Andrews NC. The other physician-scientist problem: where have all the young girls gone?  Nat Med. 2002;8(5):439-441
PubMed   |  Link to Article
Watt CD, Greeley SAW, Shea JA, Ahn J. Educational views and attitudes, and career goals of MD/PhD students at the University of Pennsylvania School of Medicine.  Acad Med. 2005;80(2):193-198
PubMed   |  Link to Article
Ahn J, Watt CD, Man L, Greeley SAW, Shea JA. Educating future leaders of medical research: analysis of student opinions and goals from the MD/PhD SAGE (Students' Attitudes, Goals, and Education) survey.  Acad Med. 2007;82(7):633-645
PubMed   |  Link to Article
 Statistics for ophthalmology matching program January 2008 & January 1998-2007. San Francisco Matching Programs Web site. http://www.sfmatch.org/residency/ophthalmology/about_match/match_report.pdf. Accessed April 25, 2008
Heinig SJ, Krakower JY, Dickler HB, Korn D. Sustaining the engine of U.S. biomedical discovery.  N Engl J Med. 2007;357(10):1042-1047
PubMed   |  Link to Article
 Ruth L. Kirschstein National Research Service Awards for individual predoctoral MD/PhD fellows (F30). National Institutes of Health Web site. http://grants.nih.gov/grants/guide/pa-files/PA-05-151.html. Accessed April 26, 2008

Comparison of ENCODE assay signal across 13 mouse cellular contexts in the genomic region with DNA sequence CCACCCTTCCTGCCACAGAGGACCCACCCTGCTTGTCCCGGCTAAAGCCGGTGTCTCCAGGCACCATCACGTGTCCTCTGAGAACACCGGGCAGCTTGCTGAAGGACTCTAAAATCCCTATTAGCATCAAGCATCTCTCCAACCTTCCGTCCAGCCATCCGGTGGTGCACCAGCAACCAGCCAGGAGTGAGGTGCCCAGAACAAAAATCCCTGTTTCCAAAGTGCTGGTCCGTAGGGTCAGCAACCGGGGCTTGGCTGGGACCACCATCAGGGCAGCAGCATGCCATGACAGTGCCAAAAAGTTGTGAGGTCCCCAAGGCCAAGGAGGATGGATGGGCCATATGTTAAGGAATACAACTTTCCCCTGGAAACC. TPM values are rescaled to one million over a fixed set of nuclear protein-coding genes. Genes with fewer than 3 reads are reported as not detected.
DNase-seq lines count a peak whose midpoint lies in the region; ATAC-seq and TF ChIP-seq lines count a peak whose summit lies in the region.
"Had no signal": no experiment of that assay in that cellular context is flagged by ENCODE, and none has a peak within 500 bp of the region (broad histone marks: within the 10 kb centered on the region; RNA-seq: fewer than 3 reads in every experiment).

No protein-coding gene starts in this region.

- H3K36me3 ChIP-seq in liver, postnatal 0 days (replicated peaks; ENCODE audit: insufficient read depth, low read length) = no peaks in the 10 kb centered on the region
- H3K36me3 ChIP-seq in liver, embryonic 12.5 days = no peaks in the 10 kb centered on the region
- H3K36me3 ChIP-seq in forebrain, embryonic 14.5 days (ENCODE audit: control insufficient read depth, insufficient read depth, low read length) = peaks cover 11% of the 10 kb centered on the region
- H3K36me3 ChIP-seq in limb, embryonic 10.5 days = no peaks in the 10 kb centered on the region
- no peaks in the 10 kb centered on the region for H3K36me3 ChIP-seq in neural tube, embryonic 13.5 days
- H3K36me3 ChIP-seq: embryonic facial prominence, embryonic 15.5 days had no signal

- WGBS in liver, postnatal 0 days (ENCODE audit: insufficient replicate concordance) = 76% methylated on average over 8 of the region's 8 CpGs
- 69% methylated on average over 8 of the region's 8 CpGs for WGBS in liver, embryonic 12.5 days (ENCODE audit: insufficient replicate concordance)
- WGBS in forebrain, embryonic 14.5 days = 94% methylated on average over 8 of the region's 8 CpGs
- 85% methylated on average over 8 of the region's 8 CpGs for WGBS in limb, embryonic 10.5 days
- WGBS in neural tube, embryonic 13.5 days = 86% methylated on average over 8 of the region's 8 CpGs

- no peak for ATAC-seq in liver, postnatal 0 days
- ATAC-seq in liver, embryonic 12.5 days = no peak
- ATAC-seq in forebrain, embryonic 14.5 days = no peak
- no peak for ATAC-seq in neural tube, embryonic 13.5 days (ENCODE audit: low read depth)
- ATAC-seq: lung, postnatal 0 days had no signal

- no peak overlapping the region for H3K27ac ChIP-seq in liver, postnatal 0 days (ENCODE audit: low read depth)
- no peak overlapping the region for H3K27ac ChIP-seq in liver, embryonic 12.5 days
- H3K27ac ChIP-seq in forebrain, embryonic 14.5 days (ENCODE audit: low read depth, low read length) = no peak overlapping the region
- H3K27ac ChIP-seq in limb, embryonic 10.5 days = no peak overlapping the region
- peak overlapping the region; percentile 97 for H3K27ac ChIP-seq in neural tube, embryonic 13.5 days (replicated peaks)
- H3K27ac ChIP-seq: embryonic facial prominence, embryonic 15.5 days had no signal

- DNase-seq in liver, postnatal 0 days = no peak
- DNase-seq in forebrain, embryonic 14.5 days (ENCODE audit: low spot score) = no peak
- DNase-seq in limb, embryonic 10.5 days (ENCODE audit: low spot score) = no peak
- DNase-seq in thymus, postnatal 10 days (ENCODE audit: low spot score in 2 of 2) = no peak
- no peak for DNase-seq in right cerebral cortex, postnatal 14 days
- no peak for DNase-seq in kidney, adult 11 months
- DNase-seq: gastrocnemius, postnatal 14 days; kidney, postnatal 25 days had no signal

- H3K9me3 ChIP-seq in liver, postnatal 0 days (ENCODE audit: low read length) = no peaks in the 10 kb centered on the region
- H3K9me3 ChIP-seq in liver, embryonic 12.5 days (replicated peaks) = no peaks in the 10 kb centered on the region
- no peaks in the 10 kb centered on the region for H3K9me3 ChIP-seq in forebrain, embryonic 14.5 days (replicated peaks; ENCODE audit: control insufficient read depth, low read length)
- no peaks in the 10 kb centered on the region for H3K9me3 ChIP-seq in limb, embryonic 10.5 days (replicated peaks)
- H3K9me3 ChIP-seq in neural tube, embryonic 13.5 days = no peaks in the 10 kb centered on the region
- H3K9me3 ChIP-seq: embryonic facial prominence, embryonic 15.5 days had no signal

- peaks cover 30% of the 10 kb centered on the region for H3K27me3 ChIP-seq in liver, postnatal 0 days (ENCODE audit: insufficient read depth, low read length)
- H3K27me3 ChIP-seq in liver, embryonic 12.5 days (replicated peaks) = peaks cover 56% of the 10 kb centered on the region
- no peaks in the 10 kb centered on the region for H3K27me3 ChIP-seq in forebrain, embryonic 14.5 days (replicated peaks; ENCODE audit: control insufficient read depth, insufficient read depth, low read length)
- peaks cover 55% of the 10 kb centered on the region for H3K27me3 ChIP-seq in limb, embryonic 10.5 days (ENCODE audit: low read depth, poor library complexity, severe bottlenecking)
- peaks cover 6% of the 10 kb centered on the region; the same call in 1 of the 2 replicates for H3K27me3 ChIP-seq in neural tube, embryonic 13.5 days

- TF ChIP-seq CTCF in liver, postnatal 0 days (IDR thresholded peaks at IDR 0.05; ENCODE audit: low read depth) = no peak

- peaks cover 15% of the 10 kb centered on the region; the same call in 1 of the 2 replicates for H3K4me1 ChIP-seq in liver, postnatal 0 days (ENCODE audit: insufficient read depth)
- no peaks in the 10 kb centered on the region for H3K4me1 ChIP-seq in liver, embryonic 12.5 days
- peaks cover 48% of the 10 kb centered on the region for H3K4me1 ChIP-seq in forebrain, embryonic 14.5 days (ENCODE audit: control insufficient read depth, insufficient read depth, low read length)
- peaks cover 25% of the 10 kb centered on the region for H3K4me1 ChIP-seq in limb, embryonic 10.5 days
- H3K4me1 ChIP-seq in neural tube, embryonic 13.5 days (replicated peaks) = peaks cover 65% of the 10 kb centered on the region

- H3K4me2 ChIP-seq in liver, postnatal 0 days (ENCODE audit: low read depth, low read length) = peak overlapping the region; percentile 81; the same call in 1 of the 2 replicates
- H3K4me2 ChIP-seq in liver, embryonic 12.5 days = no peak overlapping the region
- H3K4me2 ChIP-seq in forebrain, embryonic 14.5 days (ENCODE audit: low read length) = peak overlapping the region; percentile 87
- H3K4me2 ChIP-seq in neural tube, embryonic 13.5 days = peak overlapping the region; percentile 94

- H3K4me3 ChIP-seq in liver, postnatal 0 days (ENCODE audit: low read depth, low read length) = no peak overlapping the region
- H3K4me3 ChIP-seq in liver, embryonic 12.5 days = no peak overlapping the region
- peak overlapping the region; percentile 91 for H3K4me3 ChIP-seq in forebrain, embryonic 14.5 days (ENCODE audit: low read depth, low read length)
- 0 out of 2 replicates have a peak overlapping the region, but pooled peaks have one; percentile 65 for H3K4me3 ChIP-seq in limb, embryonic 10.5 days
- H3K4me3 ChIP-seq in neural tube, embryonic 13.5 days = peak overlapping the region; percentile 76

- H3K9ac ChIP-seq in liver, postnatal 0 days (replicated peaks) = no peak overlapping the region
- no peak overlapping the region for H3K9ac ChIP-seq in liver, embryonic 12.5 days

Ruth L. Kirschstein National Research Service Awards for individual predoctoral fellowships (F31) to promote diversity in health-related research. National Institutes of Health Web site. http://grants.nih.gov/grants/guide/pa-files/PA-07-106.html. Accessed April 27, 2008
 APSA: funding. American Physician Scientists Association Web site. http://www.physicianscientists.org/Funding.html. Accessed April 25, 2008
 MSTP study: the careers and professional activities of graduates of the NIGMS Medical Scientist Training Program. National Institute of General Medical Sciences Web site. http://publications.nigms.nih.gov/reports/mstpstudy/. September 1998. Accessed April 25, 2008
Ley TJ, Rosenberg LE. Removing career obstacles for young physician-scientists—loan-repayment programs.  N Engl J Med. 2002;346(5):368-371
PubMed   |  Link to Article
Zemlo TR, Garrison HH, Partridge NC, Ley TJ. The physician-scientist: career issues and challenges at the year 2000.  FASEB J. 2000;14(2):221-230
PubMed
 Medical Scientist Training Program (MSTP) institutions. National Institute of General Medical Sciences Web site. http://www.nigms.nih.gov/Training/InstPredoc/PredocInst-MSTP.htm. Accessed February 1, 2008
AAMC Group on Educational Affairs.  GEA regions. Association of American Medical Colleges Web site. http://www.aamc.org/members/gea/. Accessed May 5, 2008
Ajzen I. The theory of planned behavior.  Organ Behav Hum Decis Process. 1991;50(2):179-211
Link to Article
Ko M, Edelstein RA, Heslin KC,  et al.  Impact of the University of California, Los Angeles/Charles R. Drew University Medical Education Program on medical students' intentions to practice in underserved areas.  Acad Med. 2005;80(9):803-808
PubMed   |  Link to Article
Whitcomb ME. The need to restructure MD/PhD training.  Acad Med. 2007;82(7):623-624
PubMed   |  Link to Article